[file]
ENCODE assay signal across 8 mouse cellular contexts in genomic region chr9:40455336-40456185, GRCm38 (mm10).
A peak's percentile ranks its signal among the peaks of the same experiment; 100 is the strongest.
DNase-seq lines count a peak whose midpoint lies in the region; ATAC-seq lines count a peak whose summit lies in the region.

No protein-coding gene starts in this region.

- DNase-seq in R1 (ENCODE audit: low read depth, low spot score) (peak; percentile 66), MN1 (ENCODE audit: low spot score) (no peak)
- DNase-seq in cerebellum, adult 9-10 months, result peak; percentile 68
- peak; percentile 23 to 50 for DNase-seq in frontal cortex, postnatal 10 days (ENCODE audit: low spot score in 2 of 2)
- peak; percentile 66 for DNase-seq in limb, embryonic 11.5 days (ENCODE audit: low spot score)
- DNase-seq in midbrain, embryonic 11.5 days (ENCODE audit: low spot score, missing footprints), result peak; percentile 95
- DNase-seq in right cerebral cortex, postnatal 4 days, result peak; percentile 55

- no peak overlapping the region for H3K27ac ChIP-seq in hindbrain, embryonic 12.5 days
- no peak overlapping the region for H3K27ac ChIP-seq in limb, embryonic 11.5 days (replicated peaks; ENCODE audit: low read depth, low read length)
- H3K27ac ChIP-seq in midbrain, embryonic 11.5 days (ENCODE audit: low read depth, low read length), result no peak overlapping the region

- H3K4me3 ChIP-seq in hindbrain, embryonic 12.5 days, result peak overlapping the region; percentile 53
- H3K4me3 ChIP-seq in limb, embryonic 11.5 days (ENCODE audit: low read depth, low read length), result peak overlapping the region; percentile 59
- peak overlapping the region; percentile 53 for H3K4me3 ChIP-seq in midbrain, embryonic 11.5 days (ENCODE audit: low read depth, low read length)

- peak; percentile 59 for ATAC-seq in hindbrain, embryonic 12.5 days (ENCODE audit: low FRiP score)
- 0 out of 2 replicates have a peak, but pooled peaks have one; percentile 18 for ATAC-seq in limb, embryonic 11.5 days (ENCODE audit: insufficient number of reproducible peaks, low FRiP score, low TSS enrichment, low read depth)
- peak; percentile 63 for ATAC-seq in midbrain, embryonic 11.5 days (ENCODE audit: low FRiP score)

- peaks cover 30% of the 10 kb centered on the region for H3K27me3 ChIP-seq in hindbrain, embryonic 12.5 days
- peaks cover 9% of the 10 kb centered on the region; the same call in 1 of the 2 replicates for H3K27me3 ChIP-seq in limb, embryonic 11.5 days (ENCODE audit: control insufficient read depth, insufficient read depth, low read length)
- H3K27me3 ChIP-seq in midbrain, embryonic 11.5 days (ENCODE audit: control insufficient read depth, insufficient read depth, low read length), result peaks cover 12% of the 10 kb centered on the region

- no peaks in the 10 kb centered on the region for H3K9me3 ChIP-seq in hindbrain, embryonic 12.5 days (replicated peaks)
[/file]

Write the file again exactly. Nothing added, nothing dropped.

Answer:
ENCODE assay signal across 8 mouse cellular contexts in genomic region chr9:40455336-40456185, GRCm38 (mm10).
A peak's percentile ranks its signal among the peaks of the same experiment; 100 is the strongest.
DNase-seq lines count a peak whose midpoint lies in the region; ATAC-seq lines count a peak whose summit lies in the region.

No protein-coding gene starts in this region.

- DNase-seq in R1 (ENCODE audit: low read depth, low spot score) (peak; percentile 66), MN1 (ENCODE audit: low spot score) (no peak)
- DNase-seq in cerebellum, adult 9-10 months, result peak; percentile 68
- peak; percentile 23 to 50 for DNase-seq in frontal cortex, postnatal 10 days (ENCODE audit: low spot score in 2 of 2)
- peak; percentile 66 for DNase-seq in limb, embryonic 11.5 days (ENCODE audit: low spot score)
- DNase-seq in midbrain, embryonic 11.5 days (ENCODE audit: low spot score, missing footprints), result peak; percentile 95
- DNase-seq in right cerebral cortex, postnatal 4 days, result peak; percentile 55

- no peak overlapping the region for H3K27ac ChIP-seq in hindbrain, embryonic 12.5 days
- no peak overlapping the region for H3K27ac ChIP-seq in limb, embryonic 11.5 days (replicated peaks; ENCODE audit: low read depth, low read length)
- H3K27ac ChIP-seq in midbrain, embryonic 11.5 days (ENCODE audit: low read depth, low read length), result no peak overlapping the region

- H3K4me3 ChIP-seq in hindbrain, embryonic 12.5 days, result peak overlapping the region; percentile 53
- H3K4me3 ChIP-seq in limb, embryonic 11.5 days (ENCODE audit: low read depth, low read length), result peak overlapping the region; percentile 59
- peak overlapping the region; percentile 53 for H3K4me3 ChIP-seq in midbrain, embryonic 11.5 days (ENCODE audit: low read depth, low read length)

- peak; percentile 59 for ATAC-seq in hindbrain, embryonic 12.5 days (ENCODE audit: low FRiP score)
- 0 out of 2 replicates have a peak, but pooled peaks have one; percentile 18 for ATAC-seq in limb, embryonic 11.5 days (ENCODE audit: insufficient number of reproducible peaks, low FRiP score, low TSS enrichment, low read depth)
- peak; percentile 63 for ATAC-seq in midbrain, embryonic 11.5 days (ENCODE audit: low FRiP score)

- peaks cover 30% of the 10 kb centered on the region for H3K27me3 ChIP-seq in hindbrain, embryonic 12.5 days
- peaks cover 9% of the 10 kb centered on the region; the same call in 1 of the 2 replicates for H3K27me3 ChIP-seq in limb, embryonic 11.5 days (ENCODE audit: control insufficient read depth, insufficient read depth, low read length)
- H3K27me3 ChIP-seq in midbrain, embryonic 11.5 days (ENCODE audit: control insufficient read depth, insufficient read depth, low read length), result peaks cover 12% of the 10 kb centered on the region

- no peaks in the 10 kb centered on the region for H3K9me3 ChIP-seq in hindbrain, embryonic 12.5 days (replicated peaks)